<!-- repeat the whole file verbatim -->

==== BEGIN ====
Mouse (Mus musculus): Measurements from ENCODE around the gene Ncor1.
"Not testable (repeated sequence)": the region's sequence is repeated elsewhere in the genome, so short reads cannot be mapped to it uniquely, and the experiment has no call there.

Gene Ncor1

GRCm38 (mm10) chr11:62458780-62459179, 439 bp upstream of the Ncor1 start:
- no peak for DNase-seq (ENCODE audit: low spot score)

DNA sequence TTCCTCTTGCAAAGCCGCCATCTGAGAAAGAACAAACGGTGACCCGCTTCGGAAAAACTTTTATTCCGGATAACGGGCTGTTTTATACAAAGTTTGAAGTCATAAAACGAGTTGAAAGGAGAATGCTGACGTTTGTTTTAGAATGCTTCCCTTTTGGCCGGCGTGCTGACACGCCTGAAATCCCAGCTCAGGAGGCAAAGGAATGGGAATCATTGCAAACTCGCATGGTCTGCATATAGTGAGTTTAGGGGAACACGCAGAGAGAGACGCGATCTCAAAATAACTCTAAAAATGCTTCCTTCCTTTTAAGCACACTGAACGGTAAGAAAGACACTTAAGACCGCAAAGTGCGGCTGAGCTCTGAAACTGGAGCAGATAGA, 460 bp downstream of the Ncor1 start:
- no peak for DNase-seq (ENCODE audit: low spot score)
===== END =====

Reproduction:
Mouse (Mus musculus): Measurements from ENCODE around the gene Ncor1.
"Not testable (repeated sequence)": the region's sequence is repeated elsewhere in the genome, so short reads cannot be mapped to it uniquely, and the experiment has no call there.

Gene Ncor1

GRCm38 (mm10) chr11:62458780-62459179, 439 bp upstream of the Ncor1 start:
- no peak for DNase-seq (ENCODE audit: low spot score)

DNA sequence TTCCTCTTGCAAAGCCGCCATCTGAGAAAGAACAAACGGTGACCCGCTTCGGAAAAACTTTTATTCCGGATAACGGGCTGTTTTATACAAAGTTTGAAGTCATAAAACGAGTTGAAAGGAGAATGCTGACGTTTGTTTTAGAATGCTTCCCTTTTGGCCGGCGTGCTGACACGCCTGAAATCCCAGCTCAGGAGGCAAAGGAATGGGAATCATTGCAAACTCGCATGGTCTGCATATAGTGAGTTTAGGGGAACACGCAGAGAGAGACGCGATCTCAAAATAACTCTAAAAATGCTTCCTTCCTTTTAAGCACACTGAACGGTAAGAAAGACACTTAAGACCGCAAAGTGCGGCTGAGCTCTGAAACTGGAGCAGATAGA, 460 bp downstream of the Ncor1 start:
- no peak for DNase-seq (ENCODE audit: low spot score)